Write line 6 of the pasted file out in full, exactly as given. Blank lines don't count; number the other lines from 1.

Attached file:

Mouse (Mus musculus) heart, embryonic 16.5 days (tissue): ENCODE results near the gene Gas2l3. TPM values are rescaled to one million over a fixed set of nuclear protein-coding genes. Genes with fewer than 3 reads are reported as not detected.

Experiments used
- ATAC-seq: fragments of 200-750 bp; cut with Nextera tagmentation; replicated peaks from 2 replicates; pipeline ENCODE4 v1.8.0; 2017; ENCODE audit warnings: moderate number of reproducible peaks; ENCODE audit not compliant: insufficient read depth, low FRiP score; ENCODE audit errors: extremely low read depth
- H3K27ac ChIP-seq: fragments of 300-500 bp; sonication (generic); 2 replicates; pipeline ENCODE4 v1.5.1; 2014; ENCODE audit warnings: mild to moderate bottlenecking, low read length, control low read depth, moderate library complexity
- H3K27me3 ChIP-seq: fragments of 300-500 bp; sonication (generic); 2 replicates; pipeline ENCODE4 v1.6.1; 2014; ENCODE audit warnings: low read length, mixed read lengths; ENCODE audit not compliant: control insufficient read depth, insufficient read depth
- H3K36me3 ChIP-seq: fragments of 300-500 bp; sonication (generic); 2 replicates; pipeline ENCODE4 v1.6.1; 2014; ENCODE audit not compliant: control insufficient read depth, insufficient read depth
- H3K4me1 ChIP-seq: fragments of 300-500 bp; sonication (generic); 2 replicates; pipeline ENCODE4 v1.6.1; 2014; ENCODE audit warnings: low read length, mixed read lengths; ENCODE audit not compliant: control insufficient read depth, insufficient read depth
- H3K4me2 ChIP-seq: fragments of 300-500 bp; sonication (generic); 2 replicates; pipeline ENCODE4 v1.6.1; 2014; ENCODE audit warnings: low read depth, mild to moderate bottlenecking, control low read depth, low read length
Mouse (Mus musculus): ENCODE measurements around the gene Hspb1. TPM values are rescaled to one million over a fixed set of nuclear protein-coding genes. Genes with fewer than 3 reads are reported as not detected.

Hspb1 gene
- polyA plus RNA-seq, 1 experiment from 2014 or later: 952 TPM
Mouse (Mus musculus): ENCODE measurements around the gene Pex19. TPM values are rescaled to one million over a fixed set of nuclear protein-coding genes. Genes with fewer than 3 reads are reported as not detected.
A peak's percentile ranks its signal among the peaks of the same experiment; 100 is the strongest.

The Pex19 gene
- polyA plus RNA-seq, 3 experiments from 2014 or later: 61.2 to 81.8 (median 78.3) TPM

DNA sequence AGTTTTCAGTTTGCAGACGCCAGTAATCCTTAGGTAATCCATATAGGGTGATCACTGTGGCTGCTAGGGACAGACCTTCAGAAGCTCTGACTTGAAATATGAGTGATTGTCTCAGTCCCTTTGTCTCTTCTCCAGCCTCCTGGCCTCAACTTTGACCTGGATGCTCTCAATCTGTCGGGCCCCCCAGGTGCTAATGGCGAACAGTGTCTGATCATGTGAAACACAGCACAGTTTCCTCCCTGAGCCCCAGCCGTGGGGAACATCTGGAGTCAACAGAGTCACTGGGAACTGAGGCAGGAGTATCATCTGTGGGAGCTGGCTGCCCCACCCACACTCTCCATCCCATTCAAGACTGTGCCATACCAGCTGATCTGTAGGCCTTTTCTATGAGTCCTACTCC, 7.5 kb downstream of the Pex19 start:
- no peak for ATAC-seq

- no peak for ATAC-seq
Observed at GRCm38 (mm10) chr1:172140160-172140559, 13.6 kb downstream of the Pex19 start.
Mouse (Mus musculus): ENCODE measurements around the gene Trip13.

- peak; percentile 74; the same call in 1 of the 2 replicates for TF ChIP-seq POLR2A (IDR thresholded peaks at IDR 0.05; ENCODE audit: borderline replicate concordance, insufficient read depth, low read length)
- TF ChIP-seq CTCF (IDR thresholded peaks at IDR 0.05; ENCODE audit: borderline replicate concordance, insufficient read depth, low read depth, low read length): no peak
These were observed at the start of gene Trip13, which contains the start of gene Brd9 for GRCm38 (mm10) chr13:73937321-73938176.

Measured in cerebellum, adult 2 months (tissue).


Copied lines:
- H3K36me3 ChIP-seq: fragments of 300-500 bp; sonication (generic); 2 replicates; pipeline ENCODE4 v1.6.1; 2014; ENCODE audit not compliant: control insufficient read depth, insufficient read depth